David Cameron promises boost for employment
- 10 January 2011
- From the section UK Politics
Prime Minister David Cameron has promised to establish the "most pro-business, pro-growth, pro-jobs agenda ever unleashed by a government".
After a meeting with business leaders in Downing Street he said thousands of new posts would be created, as a result of a "strong, confident" economy.
Firms including Microsoft, McDonalds, John Lewis and the major supermarkets have pledged to boost employment.
But Labour said the government's cuts would stifle economic growth.
The prime minister's meeting with business leaders focused on what the government could do to encourage companies to take on more staff.
'Many, not the few'
Afterwards Mr Cameron said: "We can only get our economy back on track by creating a climate in which the private sector can grow and develop, creating jobs and opportunities for people across the country.
"This year the government is determined to help deliver many thousands of new jobs and I'm delighted that the companies joining me today are part of that.
"Across a whole range of areas you're going to see the most pro-business, pro-growth, pro-jobs agenda ever unleashed by a government. Its time we looked forward to a positive, strong, confident Britain.
"By developing the right skills and jobs I am determined that the many, not the few, will share in the country's prosperity."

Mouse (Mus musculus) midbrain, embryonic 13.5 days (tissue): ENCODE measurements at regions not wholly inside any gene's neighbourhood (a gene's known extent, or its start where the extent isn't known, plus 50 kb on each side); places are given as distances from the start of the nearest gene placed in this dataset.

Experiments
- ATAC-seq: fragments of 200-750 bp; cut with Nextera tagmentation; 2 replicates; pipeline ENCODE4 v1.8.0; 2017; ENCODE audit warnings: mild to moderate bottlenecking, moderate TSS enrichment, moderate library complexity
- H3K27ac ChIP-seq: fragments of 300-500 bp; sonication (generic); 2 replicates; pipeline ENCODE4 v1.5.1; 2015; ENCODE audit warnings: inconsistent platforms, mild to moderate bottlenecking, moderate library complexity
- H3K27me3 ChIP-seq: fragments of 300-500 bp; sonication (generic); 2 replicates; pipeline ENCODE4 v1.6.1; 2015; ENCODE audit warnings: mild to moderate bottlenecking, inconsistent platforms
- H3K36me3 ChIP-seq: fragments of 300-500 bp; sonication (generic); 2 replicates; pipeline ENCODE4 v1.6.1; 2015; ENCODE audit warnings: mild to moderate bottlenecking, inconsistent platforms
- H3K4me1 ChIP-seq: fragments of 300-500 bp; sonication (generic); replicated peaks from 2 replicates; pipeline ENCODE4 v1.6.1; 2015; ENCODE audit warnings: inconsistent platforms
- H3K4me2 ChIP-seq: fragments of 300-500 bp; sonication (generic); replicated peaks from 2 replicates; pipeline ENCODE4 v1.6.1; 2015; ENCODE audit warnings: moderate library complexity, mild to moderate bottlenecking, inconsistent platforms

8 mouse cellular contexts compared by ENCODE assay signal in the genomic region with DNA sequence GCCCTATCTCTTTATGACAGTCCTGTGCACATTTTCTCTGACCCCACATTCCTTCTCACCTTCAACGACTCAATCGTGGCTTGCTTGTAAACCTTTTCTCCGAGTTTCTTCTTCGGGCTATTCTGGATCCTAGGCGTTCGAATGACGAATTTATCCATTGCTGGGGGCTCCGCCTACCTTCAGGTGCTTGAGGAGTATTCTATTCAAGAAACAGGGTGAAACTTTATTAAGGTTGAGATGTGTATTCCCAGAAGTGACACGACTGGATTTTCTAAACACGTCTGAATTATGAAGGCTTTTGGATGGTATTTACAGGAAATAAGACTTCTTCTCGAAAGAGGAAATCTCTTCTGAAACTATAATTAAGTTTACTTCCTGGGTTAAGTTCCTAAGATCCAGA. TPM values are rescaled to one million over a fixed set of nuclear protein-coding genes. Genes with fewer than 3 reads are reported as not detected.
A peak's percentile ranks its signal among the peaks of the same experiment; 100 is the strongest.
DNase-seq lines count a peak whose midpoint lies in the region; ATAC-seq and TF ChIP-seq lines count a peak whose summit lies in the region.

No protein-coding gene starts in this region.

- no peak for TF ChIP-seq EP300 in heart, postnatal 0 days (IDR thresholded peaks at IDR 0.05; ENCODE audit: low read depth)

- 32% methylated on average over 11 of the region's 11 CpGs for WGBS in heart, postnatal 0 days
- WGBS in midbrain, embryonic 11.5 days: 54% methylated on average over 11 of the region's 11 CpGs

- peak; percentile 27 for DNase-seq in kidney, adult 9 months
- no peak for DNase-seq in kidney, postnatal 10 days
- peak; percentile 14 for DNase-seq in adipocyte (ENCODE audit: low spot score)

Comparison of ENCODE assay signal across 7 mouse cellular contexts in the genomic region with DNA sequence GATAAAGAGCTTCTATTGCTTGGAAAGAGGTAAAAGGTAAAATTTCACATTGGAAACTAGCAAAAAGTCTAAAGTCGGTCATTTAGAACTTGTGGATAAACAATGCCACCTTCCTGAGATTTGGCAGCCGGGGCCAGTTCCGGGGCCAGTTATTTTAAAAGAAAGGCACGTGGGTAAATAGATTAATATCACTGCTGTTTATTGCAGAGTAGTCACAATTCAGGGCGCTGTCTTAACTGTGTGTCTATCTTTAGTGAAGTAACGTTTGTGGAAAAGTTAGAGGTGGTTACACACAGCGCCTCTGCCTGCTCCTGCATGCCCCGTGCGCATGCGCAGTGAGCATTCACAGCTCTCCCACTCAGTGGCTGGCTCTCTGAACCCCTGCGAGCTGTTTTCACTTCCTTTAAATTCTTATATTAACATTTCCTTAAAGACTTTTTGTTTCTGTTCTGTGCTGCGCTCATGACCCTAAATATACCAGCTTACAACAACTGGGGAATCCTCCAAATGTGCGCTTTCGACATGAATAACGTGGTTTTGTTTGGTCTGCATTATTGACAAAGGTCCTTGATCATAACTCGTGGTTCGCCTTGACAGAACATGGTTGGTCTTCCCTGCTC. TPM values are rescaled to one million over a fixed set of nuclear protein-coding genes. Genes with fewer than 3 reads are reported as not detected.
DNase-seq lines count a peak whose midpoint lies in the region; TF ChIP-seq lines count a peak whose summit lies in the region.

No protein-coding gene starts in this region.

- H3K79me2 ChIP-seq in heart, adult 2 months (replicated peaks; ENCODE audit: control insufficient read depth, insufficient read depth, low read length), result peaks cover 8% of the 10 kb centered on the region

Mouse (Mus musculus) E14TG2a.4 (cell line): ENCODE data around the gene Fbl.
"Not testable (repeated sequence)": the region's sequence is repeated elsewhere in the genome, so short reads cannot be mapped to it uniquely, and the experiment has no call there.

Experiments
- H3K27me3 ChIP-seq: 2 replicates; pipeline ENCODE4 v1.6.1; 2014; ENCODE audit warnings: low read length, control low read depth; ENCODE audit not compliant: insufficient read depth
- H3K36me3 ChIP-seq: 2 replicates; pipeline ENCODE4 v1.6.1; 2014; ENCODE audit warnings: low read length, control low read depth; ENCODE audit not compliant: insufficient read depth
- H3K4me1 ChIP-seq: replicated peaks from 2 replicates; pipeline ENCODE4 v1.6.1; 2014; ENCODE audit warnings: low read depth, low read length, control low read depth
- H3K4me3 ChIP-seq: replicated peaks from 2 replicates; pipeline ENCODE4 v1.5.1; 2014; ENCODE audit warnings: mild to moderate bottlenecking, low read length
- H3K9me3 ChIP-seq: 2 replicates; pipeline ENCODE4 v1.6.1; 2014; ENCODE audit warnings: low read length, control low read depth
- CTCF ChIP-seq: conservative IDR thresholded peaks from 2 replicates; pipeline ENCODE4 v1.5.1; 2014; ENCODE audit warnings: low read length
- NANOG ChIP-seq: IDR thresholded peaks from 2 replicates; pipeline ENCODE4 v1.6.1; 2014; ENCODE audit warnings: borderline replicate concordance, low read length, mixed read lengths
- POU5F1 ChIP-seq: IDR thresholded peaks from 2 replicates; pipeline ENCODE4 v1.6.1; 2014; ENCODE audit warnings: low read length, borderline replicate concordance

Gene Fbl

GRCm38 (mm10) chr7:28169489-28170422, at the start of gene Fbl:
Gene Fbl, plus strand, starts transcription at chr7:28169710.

The senior executives are promising to create thousands of jobs and apprenticeships in an attempt to generate some confidence in the economy.
Supermarket chain Morrisons says it will create 6,000 new jobs in 2011, with Tesco promising 9,000 and Sainsbury's 6,500. Asda has pledged to create 15,000 retail apprenticeships.
John Lewis and Microsoft have promised 4,000 new jobs each, McDonalds 3,000 and gas company Centrica 2,600.
But Labour leader Ed Miliband used his monthly press conference to accuse the prime minister of undermining many jobless young people's life chances by ending Labour's £1bn Future Jobs Fund initiative a year early.
Since 2008, the fund has paid for temporary jobs for 18 to 24-year-olds, who have been out of work for more than six months.
"This decision to betray young people is not just unfair; it is the wrong long-term economic judgment for our country," Mr Miliband said.
The government is said to be considering ways to ensure a more flexible labour market, including making it easier for small firms to hire and fire staff.
It is expected to launch a consultation later this week to consider a range of reforms.
Among them is a potential doubling - to two years - of the length of time someone must be employed before they can bring an unfair dismissal claim.
Another possibility would be to require anyone bringing a case to an employment tribunal to pay a fee, returnable if they win, in an effort to discourage spurious claims.
The British Chambers of Commerce said employment tribunals were in "dire need" of reform.
But the TUC said the introduction of a fee would deter genuine claimants.
"Instead of a focus on the employment tribunal process, ministers' time would be better spent looking at why so many companies, especially small employers, have such poor employment practices," it said.